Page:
Mark & Judith antiquing in Honiton

Leaving Shepton Mallet behind us this morning, Judith Miller and I decided to drop in on Honiton on our way down to Torbay on the final part of our roadtrip. Honiton is legendary for antiques shops, with more than 20 occupying the high street in its heyday. When I worked at Bonhams the auctioneers, I was always terribly excited when the van from the regional office based there arrived at Lots Road, as it always contained exciting treasures to be examined, catalogued and sold.
Things have changed a bit now, and we were told that the local council isn’t supporting the unique independent businesses that made Honiton what it was. As such, many had very sadly turned into dull chain stores making the high street look like any other up and down the country. Nevertheless, some brave traders have carried on the tradition, and it was a delight to browse packed arcades and antiques centres such as the Fountain Antiques Centre, Merchant House Antiques, Pilgrim Antiques, The Grove Antiques Centre, and the Abingdon House Antique Centre. In the latter, I spotted this handsome mid-19thC mahogany Biedermeier style sofa. Of a pleasingly small size, sturdy build, and in great condition with nearly new upholstery, I thought it was a bargain at £1,250 – before polite bartering! And all of that continued to be the case for much of what we saw, from George III solid mahogany folding tables at £350ish, to Georgian chests of drawers ranging from £300-800, and a jolly lovely Arts & Crafts hallstand at £250. I was even delighted to see a ‘modern’ room at Abingdon House, offering fashionable Fat Lava, starburst mirrors and clocks and Ercol. As elsewhere, prices were very competitive and quality good.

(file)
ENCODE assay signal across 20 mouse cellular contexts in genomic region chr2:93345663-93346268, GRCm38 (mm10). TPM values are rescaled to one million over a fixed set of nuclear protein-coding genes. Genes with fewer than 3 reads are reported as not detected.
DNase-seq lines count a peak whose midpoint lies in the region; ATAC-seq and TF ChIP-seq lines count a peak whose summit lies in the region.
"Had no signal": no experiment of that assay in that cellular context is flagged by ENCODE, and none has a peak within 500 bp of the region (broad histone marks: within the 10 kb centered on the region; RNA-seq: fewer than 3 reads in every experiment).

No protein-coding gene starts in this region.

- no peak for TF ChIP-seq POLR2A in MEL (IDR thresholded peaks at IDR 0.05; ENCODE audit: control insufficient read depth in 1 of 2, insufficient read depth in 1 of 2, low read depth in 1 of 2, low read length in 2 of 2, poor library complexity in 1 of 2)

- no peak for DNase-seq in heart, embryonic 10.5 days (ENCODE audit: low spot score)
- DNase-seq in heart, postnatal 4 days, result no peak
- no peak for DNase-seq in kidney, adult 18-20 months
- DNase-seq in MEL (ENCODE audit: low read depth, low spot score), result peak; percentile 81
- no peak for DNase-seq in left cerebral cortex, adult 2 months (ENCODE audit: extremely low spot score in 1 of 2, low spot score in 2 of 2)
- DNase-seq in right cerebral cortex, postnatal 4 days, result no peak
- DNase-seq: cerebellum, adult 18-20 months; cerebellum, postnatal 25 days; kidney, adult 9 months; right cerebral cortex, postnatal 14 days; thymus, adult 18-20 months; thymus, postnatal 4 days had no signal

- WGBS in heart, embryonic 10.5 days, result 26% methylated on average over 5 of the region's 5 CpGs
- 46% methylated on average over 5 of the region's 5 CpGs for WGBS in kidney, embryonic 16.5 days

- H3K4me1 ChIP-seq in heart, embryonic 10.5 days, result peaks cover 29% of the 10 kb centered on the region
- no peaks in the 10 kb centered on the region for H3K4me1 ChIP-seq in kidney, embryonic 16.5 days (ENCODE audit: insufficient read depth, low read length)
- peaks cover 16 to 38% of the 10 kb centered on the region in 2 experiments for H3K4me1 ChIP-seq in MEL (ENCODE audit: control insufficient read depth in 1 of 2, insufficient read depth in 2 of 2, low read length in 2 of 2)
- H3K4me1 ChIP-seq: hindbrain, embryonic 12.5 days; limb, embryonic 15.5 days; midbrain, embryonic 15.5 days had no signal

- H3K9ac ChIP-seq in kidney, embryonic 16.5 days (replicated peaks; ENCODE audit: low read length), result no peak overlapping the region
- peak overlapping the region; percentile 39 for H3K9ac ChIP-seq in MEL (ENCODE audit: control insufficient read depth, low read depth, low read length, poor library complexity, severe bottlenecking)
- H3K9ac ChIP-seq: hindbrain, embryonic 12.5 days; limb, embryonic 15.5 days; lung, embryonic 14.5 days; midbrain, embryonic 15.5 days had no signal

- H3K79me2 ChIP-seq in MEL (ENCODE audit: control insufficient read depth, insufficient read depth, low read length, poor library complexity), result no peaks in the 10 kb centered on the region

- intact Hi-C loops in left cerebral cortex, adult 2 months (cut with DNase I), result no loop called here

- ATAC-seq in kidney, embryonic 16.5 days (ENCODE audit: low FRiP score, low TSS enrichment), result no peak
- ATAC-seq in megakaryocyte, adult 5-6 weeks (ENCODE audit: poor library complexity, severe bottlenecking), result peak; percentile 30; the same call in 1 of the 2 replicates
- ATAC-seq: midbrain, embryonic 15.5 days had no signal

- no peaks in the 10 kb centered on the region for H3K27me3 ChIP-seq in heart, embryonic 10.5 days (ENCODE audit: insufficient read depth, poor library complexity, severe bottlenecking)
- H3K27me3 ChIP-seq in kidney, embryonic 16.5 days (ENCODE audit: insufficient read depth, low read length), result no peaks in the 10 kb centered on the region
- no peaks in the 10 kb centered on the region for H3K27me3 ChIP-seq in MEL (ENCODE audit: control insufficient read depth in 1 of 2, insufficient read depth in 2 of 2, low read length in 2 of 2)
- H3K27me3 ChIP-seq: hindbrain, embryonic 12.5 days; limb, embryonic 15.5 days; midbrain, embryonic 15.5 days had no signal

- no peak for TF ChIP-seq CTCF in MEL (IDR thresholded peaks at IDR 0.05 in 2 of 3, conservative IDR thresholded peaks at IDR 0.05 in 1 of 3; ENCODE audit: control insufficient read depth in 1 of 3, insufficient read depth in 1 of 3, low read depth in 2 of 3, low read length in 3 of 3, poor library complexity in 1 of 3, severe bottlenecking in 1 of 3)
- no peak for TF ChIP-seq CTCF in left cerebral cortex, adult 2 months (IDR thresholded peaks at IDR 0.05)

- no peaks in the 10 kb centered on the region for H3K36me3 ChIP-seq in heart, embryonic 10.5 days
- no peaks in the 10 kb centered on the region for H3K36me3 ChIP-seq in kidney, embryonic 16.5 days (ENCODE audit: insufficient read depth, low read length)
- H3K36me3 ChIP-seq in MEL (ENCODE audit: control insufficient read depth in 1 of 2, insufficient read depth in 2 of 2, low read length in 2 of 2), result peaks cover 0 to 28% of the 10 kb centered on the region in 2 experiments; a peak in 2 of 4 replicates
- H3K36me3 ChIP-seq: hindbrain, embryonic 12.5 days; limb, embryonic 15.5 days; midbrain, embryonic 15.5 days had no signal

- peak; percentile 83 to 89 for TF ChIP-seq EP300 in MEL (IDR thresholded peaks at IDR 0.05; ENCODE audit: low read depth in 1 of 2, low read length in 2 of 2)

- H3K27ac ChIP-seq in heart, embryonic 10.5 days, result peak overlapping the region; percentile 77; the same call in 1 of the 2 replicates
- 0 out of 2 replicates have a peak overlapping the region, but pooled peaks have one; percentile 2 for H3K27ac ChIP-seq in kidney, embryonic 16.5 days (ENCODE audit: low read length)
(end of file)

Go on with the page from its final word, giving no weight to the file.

Honiton’s antiques shops and centres are clustered around the top and bottom of the high street, with the usual chain stores in the middle. A Saturday market also offers a couple of tables selling collectables and small antiques. At the top of the street, it’s also worth popping into Lombard Antiques for their fabulous selection of Clarice Cliff ceramics, and also Honiton Antique Toys if that floats your boat. There are plenty of chain restaurants and charming coffee and tea shops up and down the high street, but Judith and I can really recommend The Railway on Queen Street, unsurprisingly near the railway station. Although you can walk there, it may be easier to drive, and there is a small car park. Run by a truly talented young family who live upstairs, everything about this fresh and modern bar and restaurant makes you feel relaxed and special. The only problem with the menu is that it’s nearly impossible to choose what to have, but when you have chosen, I can assure you that you won’t be disappointed – it’ll be delicious!

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